City Cast

Time Is Ticking for DC's Reparations Bill

Kaela Cote-Stemmermann
Kaela Cote-Stemmermann
Posted on October 5
John Wilson building

John Wilson building, the home of D.C. Council. (APK/Wikimendia Commons)

Last session, D.C. Council held its first-ever hearing on a bill that would introduce reparations for descendants of enslaved African Americans. That’s major progress on a bill that D.C. Councilmember Kenyan McDuffie first introduced three years ago. But the council ran out of time to pass it then, forcing McDuffie to reintroduce the bill in February. Now it’s in danger of stalling out again unless the Council moves quickly.

What the Bill Includes:

The legislation seeks to repair the racial wealth gap in D.C. and acknowledge the government-sanctioned policies that robbed Black people of generational wealth for centuries. It would do this by:

  1. Starting a nine-member Reparations Task Force to develop a framework.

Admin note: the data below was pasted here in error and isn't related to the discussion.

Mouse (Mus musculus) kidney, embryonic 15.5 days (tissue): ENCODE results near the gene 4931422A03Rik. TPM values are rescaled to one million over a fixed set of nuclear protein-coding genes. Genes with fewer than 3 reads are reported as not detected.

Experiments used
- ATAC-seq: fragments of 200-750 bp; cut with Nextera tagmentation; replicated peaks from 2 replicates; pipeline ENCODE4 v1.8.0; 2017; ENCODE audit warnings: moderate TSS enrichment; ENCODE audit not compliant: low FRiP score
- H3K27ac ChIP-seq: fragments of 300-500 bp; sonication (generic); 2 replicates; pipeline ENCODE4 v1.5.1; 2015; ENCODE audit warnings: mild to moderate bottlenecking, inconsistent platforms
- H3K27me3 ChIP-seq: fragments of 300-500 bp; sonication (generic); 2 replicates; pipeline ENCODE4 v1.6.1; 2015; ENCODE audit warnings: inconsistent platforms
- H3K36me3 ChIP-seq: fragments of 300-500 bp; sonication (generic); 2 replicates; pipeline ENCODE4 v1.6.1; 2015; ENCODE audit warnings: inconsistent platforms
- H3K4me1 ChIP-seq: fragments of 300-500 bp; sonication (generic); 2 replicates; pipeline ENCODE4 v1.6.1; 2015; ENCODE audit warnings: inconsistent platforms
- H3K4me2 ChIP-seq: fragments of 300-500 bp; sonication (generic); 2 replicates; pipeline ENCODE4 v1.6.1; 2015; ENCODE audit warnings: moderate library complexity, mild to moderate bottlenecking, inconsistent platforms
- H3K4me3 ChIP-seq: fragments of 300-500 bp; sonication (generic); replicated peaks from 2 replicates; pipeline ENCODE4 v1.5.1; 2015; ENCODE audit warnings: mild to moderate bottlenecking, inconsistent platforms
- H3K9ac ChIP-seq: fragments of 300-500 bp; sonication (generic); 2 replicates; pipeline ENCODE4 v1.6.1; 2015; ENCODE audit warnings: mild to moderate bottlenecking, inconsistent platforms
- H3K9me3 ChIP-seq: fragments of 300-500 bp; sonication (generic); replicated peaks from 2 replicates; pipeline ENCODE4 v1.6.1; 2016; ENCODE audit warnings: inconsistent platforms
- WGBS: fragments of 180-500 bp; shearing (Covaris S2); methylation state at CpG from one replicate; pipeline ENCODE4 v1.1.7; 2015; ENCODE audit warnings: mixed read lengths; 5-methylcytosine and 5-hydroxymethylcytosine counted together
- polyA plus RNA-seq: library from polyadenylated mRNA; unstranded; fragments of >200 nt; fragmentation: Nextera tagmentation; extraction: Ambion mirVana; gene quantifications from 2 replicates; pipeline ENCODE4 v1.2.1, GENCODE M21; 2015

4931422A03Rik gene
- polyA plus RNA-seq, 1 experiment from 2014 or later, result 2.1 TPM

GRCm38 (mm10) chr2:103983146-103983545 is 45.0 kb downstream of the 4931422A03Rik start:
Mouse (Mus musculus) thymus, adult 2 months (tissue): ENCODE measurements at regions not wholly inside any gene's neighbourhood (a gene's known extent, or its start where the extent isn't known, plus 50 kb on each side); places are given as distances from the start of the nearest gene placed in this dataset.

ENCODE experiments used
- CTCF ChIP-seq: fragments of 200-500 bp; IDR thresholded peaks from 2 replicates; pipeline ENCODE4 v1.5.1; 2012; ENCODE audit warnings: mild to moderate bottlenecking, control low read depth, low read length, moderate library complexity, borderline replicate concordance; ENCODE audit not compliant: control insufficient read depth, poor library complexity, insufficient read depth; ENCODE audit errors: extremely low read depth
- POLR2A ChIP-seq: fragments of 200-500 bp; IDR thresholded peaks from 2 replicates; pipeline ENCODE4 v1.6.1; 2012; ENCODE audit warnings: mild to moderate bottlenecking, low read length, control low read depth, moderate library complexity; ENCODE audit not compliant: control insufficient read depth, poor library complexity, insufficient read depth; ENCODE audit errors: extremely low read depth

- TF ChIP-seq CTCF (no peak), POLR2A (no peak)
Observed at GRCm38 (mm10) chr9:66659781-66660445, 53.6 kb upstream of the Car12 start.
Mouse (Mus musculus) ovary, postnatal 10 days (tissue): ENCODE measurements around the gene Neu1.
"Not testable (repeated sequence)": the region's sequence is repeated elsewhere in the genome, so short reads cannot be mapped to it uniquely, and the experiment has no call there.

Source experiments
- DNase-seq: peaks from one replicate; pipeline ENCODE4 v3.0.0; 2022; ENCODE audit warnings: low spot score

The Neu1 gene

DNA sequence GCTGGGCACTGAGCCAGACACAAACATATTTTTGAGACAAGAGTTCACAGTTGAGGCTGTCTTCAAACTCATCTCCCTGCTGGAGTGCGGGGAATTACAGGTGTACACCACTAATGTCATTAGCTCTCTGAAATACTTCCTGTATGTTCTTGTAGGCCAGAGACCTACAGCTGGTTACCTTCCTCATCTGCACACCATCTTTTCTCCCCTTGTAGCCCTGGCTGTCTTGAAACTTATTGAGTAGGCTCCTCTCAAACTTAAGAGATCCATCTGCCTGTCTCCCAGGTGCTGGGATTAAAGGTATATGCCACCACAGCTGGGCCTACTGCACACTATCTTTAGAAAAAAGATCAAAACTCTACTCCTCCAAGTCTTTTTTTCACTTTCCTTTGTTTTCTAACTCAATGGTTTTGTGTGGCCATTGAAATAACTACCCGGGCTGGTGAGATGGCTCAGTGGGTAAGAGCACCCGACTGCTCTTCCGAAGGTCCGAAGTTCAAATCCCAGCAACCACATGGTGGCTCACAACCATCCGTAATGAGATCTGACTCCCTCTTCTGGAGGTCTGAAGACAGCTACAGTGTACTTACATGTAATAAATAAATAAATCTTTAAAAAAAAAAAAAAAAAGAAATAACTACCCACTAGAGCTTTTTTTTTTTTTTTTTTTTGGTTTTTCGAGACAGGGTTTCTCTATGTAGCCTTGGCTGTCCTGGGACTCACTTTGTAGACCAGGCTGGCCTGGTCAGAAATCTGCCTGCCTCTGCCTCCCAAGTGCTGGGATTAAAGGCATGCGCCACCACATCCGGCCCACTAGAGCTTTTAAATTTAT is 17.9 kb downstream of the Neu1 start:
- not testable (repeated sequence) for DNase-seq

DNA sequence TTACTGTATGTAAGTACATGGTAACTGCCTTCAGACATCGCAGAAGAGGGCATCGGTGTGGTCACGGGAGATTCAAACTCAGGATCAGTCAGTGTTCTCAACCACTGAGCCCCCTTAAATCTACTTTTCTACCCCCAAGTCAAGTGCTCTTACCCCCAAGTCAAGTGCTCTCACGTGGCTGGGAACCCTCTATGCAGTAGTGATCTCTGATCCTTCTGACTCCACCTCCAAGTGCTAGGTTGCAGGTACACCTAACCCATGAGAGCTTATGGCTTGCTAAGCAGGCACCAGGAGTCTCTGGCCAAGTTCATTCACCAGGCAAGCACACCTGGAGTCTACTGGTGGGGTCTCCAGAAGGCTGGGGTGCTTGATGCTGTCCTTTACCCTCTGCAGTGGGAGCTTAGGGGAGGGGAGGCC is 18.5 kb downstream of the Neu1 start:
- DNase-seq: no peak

2. Establishing a database of slaveholder records.
  3. Creating a reparations fund.

The Context:

D.C. has one of the largest racial wealth disparities of any U.S. city. Researchers say white households’ average net worth is 81 times higher than the typical Black household in D.C. McDuffie says “it will take government-sanctioned action to atone for these lingering effects of structural racism.”

What’s Next:

Reparations in the District would be particularly noteworthy because after emancipation, the federal government paid $300 in restitution ... to former slave owners. Now, D.C. wants to flip the script. But D.C. Council will have to make a decision by the end of the year.

This article was updated from when it was originally published on June 15, 2023

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